class TowersHanoi(): # This class represents the game.
    def __init__(self, disks=3):
        self.towers = Towers(disks) # It has a key attribute named self.towers. It is an instance of our class Towers.
        self.disks = disks # This attribute stores the number of disks.

    def solve(self): # It solves the game.
        self.solve_tower_of_hanoi(self.disks, 0, 2, 1)

    def solve_tower_of_hanoi(self, n, start_tower, dest_tower, aux_tower):
        if n > 0: # If n==0, it is the base case, we do nothing. Otherwise...
            # We solve the Towers of Hanoi's game with n - 1 disks from start_tower to aux_tower.
            self.solve_tower_of_hanoi(n - 1, start_tower, aux_tower, dest_tower)
            # Once it is solved, we can move the last "n" disk (the bigger one), from start_tower to dest_tower.
            self.towers.move(start_tower, dest_tower)
            # We draw the actual state of the game.
            # Once the bigger "n" disk has been placed in its right position, we move the remaining n - 1 disks from aux_tower to dest_tower.
            self.solve_tower_of_hanoi(n - 1, aux_tower, dest_tower, start_tower)


if __name__ == "__main__":
    t = TowersHanoi()

Towers of Hanoi

The solution is inspired by NeuralNine, One Step! Code, and AskPython.

import numpy as np
class Soduku: 
    def __init__(self, board):
        # First, we delete whitespace (' ') and newlines ('\n')
        lines = board.replace(' ','').replace('\n','')
        # Second, we convert it to a list of integers
        digits = list(map(int, lines)) 
        # Remember that map(int, lines) returns a list of "integers" after applying the int() function.
        # Third, we create an array, and give it a new shape. Basically, we turn it to a 9 x 9 array.
        self.board = np.array(digits).reshape(9, 9)
    # Is it a valid move to place number in (row, col)? If we find the same number in the same row, column, or in the same 3*3 matrix, it will return ‘false’. Otherwise, 'true' will be returned.
    def is_valid_move(self, row, col, number):
        for x in range(9):
            if self.board[row][x] == number:
                return False

        for x in range(9):
            if self.board[x][col] == number:
                return False

        corner_row = row - row % 3
        corner_col = col - col % 3

        for x in range(3):
            for y in range(3):
                if self.board[corner_row + x][corner_col + y] == number:
                    return False

        return True

Life is like sudoku, all you need just place some things at the right place at the right time and then everything else will fall at its right place!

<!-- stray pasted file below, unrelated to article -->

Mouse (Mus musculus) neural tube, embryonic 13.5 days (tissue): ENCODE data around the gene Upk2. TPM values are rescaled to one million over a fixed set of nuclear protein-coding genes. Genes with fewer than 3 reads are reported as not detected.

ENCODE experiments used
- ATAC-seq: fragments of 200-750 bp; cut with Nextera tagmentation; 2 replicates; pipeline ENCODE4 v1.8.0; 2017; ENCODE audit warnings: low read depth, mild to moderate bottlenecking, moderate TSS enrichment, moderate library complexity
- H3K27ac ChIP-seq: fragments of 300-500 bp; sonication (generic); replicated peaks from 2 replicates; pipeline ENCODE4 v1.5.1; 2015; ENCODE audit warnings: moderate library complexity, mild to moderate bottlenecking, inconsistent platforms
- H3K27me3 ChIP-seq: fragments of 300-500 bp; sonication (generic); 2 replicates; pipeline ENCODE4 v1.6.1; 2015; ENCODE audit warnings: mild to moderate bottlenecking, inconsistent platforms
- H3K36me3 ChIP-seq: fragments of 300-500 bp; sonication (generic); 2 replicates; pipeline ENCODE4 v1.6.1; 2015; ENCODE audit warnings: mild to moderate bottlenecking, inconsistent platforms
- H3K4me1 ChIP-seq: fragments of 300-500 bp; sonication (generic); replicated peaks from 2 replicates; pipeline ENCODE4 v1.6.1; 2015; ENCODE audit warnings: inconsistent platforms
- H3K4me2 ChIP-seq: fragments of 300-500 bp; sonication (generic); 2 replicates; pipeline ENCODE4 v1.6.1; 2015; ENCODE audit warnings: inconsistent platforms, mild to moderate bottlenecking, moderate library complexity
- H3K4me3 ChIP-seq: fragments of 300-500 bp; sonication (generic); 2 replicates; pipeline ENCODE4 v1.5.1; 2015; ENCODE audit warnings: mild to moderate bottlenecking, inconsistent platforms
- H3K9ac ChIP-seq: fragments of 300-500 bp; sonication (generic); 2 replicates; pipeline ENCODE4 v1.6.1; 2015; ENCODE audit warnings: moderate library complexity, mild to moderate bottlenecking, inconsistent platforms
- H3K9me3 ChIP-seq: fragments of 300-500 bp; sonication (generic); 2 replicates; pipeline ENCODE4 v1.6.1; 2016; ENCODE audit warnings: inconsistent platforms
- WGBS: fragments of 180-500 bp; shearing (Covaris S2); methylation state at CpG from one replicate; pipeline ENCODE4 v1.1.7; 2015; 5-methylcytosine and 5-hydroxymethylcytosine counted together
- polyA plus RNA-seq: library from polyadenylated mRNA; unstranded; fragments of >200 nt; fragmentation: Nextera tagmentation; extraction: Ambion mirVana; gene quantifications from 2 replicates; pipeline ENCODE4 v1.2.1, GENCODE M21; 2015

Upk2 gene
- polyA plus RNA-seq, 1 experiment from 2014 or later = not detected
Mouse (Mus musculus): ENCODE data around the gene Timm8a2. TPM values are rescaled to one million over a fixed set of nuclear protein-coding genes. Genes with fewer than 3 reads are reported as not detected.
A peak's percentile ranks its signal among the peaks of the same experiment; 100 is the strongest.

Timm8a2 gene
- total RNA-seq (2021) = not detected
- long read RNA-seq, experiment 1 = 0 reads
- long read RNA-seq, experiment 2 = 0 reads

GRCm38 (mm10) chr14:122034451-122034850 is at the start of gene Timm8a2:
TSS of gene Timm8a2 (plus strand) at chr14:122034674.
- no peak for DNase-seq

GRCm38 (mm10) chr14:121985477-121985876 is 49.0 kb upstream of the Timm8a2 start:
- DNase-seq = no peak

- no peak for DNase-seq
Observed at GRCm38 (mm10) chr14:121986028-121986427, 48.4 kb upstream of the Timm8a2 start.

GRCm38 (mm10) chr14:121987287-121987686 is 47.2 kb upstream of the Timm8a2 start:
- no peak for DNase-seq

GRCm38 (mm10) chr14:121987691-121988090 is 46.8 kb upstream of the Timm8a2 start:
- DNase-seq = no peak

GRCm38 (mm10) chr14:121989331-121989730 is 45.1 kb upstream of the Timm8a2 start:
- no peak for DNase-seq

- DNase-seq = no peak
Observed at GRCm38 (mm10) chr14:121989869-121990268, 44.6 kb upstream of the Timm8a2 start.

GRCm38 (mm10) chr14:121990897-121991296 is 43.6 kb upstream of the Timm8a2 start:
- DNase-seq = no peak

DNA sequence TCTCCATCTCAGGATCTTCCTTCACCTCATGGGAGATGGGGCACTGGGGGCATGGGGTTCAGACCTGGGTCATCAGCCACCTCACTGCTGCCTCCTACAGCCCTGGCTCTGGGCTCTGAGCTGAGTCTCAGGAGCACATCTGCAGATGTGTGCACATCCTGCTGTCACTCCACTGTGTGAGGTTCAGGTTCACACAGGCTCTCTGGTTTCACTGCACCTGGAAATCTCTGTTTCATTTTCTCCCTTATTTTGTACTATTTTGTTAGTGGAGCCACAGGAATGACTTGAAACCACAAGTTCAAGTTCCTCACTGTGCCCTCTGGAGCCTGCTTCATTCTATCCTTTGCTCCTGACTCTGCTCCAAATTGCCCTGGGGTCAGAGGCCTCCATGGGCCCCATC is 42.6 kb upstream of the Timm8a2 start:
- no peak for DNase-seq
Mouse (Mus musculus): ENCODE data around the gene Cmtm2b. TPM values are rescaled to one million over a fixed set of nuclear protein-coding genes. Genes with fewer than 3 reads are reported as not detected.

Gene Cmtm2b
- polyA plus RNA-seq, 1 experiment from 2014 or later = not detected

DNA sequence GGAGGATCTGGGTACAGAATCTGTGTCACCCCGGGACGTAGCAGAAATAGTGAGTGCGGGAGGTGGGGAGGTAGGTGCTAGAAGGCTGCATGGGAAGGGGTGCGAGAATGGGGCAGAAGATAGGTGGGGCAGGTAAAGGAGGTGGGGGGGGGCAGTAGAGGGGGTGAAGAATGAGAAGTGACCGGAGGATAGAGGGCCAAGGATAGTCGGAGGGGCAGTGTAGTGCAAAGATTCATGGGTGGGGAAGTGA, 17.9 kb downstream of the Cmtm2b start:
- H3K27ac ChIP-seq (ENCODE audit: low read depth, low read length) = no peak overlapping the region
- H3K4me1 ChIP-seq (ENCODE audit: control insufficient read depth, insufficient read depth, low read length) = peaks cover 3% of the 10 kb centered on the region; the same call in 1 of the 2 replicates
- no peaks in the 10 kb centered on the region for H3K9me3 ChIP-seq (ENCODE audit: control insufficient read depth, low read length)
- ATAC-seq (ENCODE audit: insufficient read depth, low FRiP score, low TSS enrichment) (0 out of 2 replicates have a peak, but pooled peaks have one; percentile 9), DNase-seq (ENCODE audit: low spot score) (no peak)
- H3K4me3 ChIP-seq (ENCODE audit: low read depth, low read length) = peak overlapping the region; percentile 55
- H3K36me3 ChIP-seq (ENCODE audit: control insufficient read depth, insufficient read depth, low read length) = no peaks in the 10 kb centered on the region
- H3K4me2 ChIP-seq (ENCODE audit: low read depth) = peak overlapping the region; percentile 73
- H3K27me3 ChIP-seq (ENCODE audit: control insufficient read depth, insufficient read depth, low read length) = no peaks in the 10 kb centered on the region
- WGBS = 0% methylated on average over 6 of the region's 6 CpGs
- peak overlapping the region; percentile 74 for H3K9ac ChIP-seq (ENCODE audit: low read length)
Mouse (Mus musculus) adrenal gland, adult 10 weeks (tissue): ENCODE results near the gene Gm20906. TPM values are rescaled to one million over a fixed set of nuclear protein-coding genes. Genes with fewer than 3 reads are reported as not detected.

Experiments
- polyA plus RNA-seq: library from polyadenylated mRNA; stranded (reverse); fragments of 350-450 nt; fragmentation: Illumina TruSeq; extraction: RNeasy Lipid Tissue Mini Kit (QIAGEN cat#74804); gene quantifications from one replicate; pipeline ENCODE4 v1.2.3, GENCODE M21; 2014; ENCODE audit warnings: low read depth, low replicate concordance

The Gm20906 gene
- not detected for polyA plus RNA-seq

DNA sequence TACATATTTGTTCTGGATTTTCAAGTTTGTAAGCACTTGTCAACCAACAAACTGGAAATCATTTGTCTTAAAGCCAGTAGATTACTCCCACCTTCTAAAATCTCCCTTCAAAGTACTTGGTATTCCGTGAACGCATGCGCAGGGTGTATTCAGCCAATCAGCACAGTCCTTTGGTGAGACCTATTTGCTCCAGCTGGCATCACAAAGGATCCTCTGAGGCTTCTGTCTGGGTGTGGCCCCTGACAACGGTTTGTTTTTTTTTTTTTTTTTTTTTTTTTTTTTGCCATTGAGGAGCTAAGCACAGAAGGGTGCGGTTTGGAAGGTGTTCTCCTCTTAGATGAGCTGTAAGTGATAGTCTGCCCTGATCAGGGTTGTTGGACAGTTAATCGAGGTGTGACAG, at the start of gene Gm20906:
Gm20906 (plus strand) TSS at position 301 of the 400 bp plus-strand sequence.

def solve(self, row, col): # It tries to solve the Soduku.
        # It checks if it has reached the 8th row and 9th column. So if this is the case, it returns True, it has solved the Soduku.
        if col==9:
            if row == 8:
                return True
            row += 1 # If the column is 9, then it moves to the next row and sets col to zero.
            col = 0

        if self.board[row][col] > 0: # If the current position of the grid (row, col) has a value greater than 0, it means that the cell is already filled, so we move on and try to solve the Soduku in (row, col+1).
            return self.solve(row, col+1)

        for num in range(1, 10): # We iterate from 1-9.
            if self.is_valid_move(row, col, num): # If it is a valid move to place "num" in the current position of the board (row, col)... 
                self.board[row][col] = num # it stores num in this position

                if self.solve(row, col+1): # And we try to solve the Soduku in (row, col+1)
                    return True # If we are here, we are lucky, we have already solved the Soduku.

            self.board[row][col] = 0 # If we are here, it means that our assumption was wrong (we could not solve the Soduku by putting num in (row, col)), and we need to backtrack our steps, i.e. remove the number num from the current position of the board (row, col), and then we go for a different value
        return False # We have tried everything in the book and failed miserably.

    def draw(self): # It draws the board.
        if self.solve(0, 0):
            for row in range(9):
                if row%3==0:
                for col in range(9):
                  if col==0:
                    print("| " + str(self.board[row][col]), end ="")
                  elif col==2 or col==5 or col==8:
                    print(" " + str(self.board[row][col]) + " |", end ="")
                    print(" " + str(self.board[row][col]), end ="")
                if row==8:

            print("There is no solution")

if __name__ == "__main__":
    board = '''0 means the cells where no value is assigned'''
    board =  """250030901
    mySoduku = Soduku(board)
    board2 = """043080250
    mySoduku2 = Soduku(board2)